"We got the early wickets," Gatting reflected, "and Viv's was a very big bonus." In seven tournament games Botham had taken only one wicket. Now he had three for 33, those runs including three hooked fours by Dujon in his last two overs.

When Foster took over from him, he obliged his captain by bowling Logie with the first ball of his second spell. Small followed suit by having Harper caught behind. That made it 95 for six in the 36th, and England were now on top-so it seemed.

Logie and the even more dangerous Marshall, flat-batting Small for four, then put on 37 from the next seven overs. Suddenly it was a different game- West Indies 132 for six with seven overs remaining.

DeFreitas turned the key once more by having Marshall caught by Athey on the leg side in the first over of another excellent spell.

England had the whip hand again, West Indies fell further and further behind the clock and, with 31 required off the last three overs, Embury returned with a veritable coup de main.

The first ball of his ninth over was a full toss which Dujon deposited in Gatting's ample lap at square leg. The next one was another full toss off which a grateful bowler took a one-handed catch froin Gray. The sixth ball was too good for Garner, and England had two overs left spare.

Broad, who won his third Man of the Match award, battled with much skill and determination for more than three hours, to bring his aggregate in eight tournament innings to 321.

Add to these the 173 he made in the Perth Challenge (twice making 0 there), and the 487 he scored in the Test series, and his international total on this tour is 981.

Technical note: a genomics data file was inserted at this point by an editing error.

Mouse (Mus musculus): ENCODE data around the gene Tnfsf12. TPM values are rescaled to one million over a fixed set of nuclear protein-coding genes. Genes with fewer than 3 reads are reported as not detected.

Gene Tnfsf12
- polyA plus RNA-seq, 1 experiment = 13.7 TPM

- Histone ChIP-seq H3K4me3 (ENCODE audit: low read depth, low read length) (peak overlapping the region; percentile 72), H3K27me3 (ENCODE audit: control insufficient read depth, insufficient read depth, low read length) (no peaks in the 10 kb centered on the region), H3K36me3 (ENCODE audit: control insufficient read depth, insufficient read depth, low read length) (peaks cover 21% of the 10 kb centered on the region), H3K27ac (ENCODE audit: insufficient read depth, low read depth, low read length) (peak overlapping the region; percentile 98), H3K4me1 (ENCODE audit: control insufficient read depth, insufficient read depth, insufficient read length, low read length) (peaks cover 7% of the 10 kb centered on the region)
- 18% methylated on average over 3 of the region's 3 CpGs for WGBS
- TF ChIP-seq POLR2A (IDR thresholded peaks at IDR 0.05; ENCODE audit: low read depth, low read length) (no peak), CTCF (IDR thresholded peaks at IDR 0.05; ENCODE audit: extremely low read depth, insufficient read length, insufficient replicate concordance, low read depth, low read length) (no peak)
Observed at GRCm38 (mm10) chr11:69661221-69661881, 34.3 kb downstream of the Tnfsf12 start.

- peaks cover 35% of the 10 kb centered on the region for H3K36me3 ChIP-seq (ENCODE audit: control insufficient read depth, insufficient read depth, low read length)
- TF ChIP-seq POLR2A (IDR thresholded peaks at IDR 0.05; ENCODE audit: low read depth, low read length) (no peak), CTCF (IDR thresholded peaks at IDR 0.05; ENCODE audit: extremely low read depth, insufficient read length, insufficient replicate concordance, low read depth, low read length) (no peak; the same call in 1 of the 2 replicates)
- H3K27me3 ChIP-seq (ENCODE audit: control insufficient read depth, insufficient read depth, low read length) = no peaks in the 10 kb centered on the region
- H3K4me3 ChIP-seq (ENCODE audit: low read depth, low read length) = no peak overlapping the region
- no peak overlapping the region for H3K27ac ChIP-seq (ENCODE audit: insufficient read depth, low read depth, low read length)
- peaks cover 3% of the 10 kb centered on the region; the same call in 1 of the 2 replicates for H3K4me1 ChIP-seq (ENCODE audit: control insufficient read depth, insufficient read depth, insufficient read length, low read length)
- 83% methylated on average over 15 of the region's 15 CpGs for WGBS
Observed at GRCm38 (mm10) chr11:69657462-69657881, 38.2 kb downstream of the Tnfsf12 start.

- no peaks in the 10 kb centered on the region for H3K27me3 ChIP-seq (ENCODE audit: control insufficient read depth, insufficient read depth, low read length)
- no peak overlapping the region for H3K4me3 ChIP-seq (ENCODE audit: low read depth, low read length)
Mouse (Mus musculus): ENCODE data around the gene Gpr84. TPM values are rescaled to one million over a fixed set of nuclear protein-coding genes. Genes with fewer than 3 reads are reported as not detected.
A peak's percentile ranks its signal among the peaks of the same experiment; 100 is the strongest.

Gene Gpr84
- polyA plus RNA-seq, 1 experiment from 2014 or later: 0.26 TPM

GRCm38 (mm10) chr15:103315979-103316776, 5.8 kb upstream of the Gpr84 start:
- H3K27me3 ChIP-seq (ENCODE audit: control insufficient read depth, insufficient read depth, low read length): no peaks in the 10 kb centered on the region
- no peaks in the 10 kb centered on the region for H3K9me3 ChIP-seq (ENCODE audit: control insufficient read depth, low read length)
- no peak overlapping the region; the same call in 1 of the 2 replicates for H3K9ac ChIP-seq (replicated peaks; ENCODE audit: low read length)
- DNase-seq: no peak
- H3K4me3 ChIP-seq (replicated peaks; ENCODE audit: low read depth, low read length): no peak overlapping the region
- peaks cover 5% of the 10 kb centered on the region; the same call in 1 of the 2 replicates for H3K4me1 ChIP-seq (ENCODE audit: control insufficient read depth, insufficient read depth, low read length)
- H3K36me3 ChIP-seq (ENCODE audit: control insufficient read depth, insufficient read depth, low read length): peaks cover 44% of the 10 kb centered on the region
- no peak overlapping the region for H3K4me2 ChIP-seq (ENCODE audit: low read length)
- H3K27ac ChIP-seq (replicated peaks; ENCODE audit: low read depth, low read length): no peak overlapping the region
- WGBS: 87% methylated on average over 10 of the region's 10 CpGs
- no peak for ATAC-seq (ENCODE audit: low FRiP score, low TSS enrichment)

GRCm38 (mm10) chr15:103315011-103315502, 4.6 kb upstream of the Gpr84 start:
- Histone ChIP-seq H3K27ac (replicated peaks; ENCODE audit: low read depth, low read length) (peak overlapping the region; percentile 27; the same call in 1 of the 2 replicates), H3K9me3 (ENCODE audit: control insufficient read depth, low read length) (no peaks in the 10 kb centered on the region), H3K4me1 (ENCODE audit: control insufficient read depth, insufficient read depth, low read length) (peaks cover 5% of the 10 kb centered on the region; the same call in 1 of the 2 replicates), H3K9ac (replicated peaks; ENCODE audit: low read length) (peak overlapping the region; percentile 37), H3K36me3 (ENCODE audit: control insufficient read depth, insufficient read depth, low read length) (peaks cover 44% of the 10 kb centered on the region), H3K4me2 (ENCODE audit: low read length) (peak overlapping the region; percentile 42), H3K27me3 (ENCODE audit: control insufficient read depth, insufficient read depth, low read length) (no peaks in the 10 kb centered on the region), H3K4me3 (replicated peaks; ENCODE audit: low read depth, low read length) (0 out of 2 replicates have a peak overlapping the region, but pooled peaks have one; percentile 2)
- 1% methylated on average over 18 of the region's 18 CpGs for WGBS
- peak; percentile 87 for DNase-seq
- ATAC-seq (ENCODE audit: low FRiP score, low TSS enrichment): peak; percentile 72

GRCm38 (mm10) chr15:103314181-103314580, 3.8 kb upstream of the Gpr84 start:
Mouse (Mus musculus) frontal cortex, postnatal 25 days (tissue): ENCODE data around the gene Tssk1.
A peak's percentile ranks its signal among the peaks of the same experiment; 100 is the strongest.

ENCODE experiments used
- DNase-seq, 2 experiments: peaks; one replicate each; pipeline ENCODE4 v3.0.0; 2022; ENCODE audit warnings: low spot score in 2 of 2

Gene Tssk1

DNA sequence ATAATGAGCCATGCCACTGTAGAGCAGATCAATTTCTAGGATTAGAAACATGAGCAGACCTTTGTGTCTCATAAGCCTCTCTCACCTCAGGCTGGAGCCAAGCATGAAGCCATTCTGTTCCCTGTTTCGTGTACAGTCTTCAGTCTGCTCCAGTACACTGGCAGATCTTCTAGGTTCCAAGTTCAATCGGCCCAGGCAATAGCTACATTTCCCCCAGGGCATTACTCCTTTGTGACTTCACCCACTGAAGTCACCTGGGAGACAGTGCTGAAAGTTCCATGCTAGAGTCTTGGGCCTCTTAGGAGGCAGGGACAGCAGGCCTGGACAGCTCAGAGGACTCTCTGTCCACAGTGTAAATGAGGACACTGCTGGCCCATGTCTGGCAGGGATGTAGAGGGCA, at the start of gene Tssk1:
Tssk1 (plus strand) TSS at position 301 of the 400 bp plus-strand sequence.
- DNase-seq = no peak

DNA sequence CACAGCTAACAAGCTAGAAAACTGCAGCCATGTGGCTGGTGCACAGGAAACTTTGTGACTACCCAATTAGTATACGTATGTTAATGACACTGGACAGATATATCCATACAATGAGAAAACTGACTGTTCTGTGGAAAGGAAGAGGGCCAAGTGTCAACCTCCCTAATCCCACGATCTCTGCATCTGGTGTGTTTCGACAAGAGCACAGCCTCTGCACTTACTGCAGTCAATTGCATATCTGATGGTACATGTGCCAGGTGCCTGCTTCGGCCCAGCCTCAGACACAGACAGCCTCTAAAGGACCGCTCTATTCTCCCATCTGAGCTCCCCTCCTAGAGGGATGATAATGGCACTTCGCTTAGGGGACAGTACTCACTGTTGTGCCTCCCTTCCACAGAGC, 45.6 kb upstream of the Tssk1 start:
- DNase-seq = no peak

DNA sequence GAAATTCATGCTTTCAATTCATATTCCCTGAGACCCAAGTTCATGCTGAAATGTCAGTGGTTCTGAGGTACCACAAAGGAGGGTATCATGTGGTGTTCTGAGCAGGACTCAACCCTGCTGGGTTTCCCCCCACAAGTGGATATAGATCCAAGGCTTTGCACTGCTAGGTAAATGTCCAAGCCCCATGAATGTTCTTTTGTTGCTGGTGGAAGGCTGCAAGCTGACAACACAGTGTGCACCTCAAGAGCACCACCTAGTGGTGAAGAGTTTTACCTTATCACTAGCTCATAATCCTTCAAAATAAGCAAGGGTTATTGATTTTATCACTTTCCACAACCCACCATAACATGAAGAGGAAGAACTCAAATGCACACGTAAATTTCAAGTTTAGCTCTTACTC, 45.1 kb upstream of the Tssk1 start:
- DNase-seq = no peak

The experiment of persisting with Botham as an opening batsman, more debatable against West Indies, was unsuccessful through no fault of his own. He was caught in the gulley off a nasty lifter.

Gower's early departure to a casual leg side shot was a familiar case of deja vu. Gatting soon helped a short ball from Gray straight down the throat of deep fine leg.

Lamb was due for some luck after being run out in his last three innings, but needed none. His stand of 74 with Broad supplied the backbone. The last seven England wickets went down for 75, DeFreitas contributing a handy 15 not out in the closing stages.

Before the Cup series began, England in 22 one-day internationals agaisnt West Indies had won only five of them. Now, in Australia this year, they have won four out of five.

Contingency plans for England to fly to Sydney today and for most of the players to leave for home on Saturday, have been quietly shelved for the best of reasons.

"we've got our big chance now," the captain said. "We've not played well agaisnt Australia in this tournament, but I hope we can give everyone at home something to get excited about."

Emburey, Gower, Lamb, Botham and Small will be staying on for a while in any case. The first four will not be available for a limited overs tournament in Sharjah in early April, involving England, Australia, India and Pakistan.

Nor will Athey, who is due to have a shoulder operation as soon as he arrives home.
Wilf Slack, who collapsed during net practice on Monday, has remained in hospital for a second night but only in order that further precautionary tests may be conducted. He is expected to rejoin the party again today.